Kubernetes Course Labs

RBAC for Users

Kubernetes manages authorization with roles and bindings but it does not have an authentication system. It expects clients (e.g. Kubectl users) to be authenticated by a trusted system, and then it uses the authenticated identity to apply role permissions.

Creating a new end-user

Production Kubernetes systems integrate with third-party identity providers - Azure AD for AKS, OpenID Connect and LDAP are other options. For a dev cluster you can use Kubernetes to create a client certificate which users can authenticate with.

The steps for that are wrapped up in the user-cert-generator app:

ℹ If you're interested in how the cert is created, it's all in this shell script

📋 Run the app to create a client certificate, and check the logs once it has completed.

kubectl apply -f labs/rbac/specs/user-cert-generator/

kubectl wait --for=condition=Ready pod user-cert-generator

kubectl logs user-cert-generator

The new user's certificate and key are in the Pod container's filesystem. You can copy them out to your local machine:

kubectl cp user-cert-generator:/certs/user.key user.key
kubectl cp user-cert-generator:/certs/user.crt user.crt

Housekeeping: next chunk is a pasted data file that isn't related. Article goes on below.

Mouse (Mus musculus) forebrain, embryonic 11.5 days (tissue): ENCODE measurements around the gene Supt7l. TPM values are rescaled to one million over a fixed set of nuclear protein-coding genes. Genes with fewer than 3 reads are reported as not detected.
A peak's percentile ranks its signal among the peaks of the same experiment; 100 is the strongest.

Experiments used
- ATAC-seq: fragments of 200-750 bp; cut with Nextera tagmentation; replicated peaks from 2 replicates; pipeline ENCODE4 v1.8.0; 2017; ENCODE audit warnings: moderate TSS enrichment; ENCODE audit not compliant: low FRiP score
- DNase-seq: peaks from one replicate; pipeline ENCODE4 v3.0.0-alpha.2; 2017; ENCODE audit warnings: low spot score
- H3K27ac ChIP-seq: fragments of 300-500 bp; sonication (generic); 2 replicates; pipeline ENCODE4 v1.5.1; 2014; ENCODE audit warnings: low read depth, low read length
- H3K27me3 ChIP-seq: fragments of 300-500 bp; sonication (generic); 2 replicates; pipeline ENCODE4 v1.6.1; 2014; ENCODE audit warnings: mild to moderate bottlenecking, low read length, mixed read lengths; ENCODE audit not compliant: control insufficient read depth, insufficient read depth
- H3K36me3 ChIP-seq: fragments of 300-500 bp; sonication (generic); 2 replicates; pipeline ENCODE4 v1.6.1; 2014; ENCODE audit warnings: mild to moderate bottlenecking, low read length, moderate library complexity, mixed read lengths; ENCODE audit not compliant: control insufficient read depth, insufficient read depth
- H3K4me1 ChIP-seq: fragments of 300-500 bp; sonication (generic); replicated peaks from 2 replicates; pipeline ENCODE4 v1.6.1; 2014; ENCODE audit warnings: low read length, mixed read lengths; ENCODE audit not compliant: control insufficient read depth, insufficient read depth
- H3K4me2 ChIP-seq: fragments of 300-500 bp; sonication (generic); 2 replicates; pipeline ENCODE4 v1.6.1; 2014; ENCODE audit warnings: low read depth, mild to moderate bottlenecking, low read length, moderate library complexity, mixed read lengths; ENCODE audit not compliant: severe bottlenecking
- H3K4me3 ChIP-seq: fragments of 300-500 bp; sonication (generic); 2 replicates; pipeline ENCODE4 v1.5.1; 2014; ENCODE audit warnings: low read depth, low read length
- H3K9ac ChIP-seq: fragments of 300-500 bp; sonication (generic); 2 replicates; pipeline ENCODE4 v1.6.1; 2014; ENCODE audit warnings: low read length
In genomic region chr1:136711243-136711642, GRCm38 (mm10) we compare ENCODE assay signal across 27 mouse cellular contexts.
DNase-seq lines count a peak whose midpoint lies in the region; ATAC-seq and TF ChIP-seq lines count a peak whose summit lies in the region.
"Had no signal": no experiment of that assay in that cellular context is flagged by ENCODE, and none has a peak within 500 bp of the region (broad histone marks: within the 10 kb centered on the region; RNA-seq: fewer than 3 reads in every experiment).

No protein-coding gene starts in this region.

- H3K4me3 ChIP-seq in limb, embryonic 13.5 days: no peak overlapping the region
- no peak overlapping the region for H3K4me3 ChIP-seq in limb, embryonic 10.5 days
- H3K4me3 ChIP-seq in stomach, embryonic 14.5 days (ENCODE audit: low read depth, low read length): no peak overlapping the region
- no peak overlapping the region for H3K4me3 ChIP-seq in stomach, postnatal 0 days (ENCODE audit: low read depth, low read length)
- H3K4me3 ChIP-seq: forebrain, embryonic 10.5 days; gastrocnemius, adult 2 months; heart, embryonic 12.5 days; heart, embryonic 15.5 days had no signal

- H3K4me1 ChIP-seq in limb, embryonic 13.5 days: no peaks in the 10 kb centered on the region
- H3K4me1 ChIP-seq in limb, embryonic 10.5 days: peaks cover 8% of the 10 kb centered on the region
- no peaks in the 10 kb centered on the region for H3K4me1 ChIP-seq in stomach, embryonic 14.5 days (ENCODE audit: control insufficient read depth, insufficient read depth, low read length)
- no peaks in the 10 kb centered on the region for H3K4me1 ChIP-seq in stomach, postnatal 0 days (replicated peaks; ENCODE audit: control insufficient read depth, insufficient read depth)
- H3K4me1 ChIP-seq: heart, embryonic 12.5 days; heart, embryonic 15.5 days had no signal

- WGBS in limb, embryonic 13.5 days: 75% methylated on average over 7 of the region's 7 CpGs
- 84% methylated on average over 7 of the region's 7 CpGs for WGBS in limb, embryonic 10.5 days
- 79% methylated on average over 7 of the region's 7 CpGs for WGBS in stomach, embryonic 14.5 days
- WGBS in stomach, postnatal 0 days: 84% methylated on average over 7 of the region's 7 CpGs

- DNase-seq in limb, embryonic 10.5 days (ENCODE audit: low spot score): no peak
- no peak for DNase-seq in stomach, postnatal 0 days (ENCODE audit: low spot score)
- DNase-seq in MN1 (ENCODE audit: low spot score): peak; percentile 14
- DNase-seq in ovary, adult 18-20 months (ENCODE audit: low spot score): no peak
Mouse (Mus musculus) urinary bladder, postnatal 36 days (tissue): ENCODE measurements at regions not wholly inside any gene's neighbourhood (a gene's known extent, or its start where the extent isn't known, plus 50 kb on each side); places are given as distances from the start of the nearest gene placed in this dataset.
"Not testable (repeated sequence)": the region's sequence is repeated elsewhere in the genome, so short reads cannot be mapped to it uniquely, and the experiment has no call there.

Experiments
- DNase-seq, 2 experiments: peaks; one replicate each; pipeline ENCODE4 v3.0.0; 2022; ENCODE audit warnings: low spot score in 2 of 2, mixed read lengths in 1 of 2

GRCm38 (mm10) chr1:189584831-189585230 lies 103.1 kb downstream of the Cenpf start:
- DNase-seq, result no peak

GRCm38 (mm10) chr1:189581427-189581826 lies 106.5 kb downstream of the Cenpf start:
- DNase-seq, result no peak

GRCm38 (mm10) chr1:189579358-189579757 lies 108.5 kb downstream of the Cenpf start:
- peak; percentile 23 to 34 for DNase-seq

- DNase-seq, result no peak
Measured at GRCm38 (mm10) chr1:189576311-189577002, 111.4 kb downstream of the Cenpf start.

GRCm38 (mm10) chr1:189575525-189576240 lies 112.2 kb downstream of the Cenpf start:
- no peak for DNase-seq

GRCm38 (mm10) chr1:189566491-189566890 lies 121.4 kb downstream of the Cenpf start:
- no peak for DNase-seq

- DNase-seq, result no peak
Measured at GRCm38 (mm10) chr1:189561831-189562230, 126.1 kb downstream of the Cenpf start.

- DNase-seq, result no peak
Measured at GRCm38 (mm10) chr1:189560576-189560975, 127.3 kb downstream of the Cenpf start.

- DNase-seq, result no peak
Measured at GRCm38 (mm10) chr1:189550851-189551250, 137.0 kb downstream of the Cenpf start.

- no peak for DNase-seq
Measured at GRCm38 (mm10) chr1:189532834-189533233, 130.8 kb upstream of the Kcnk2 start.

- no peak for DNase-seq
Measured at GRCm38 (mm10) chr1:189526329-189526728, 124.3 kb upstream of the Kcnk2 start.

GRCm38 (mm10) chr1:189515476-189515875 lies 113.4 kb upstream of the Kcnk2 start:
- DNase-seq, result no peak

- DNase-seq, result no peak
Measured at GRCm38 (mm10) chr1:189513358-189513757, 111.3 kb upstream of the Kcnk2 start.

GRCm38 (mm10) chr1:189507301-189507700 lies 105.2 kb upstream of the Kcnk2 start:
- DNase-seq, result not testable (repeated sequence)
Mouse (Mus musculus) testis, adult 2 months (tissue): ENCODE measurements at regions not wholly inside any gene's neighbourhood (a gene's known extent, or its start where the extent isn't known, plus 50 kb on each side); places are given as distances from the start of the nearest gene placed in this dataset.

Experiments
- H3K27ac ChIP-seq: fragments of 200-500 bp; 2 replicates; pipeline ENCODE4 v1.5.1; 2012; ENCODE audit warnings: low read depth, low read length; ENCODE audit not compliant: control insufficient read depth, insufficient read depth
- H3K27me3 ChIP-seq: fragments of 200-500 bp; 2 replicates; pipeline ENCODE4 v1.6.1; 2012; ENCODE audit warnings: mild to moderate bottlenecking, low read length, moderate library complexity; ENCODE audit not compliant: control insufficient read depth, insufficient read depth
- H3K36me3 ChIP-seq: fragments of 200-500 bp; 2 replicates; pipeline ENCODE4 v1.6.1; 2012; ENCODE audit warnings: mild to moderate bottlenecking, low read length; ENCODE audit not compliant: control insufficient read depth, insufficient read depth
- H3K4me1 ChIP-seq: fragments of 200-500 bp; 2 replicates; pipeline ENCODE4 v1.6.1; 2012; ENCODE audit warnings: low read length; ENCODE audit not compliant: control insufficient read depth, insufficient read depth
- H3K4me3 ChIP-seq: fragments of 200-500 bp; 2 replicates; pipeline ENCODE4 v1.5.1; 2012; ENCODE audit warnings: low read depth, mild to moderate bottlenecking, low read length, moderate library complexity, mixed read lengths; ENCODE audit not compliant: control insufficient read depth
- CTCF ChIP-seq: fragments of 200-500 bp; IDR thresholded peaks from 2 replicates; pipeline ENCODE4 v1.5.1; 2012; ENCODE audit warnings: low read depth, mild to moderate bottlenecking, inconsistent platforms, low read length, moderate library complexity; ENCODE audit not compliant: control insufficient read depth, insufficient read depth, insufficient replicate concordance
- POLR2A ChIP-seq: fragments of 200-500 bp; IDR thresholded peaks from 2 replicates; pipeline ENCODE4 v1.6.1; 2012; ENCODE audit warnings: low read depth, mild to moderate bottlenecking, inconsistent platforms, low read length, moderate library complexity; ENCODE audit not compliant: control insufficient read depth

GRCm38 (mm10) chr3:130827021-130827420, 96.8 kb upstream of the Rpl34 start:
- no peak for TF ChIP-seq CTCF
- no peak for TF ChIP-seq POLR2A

Create a new context for Kubectl to use the new user's certificate:

# save the cert in Kubeconfig to authenticate the user:
kubectl config set-credentials labreader --client-key=./user.key --client-certificate=./user.crt --embed-certs=true

# set the cluster for the new context to the same as the current context:
kubectl config set-context labreader --user=labreader --cluster $(kubectl config view --minify -o jsonpath='{.clusters[0].name}')

# check your new context:
kubectl config get-contexts

You can use the new user directly with your context, and you'll see they're authenticated but they have no permissions:

kubectl apply -f labs/rbac/specs/sleep.yaml --context labreader

kubectl get pods --as reader@courselabs.co

Granting end-user and group permissions

Just like Service Accounts, new client users start with zero permissions.

You apply permissions in the same way, with RoleBindings and ClusterRoleBindings. The subject of the binding can either be the name of the user, or the group they belong to.

Different authentication systems represent that in different ways; the certificate we're using includes the user name and group:

openssl x509 -in user.crt -noout -subject

# if you don't have OpenSSL installed, this is what you would have seen:
# subject=C = UK, ST = LONDON, L = London, O = courselabs, CN = reader@courselabs.co

We can create a group permission, so all courselabs users can list Pods, show Pod details and print logs:

📋 Apply the new group rules and check the reader user can get Pod details and logs, but can't delete Pods or work with Secrets.

kubectl apply -f labs/rbac/specs/group

kubectl get pods --context labreader

kubectl get pods -n kube-system --context labreader

The new permissions also allow the reader to get Pod details and print logs, but that's all:

kubectl describe pods -l app=sleep --context labreader

kubectl logs user-cert-generator --tail=3 --context labreader

kubectl delete pod user-cert-generator --context labreader

kubectl get secrets --context labreader


kubectl delete pod,deploy,svc,serviceaccount,role,rolebinding,clusterrole,clusterrolebinding -A -l kubernetes.courselabs.co=rbac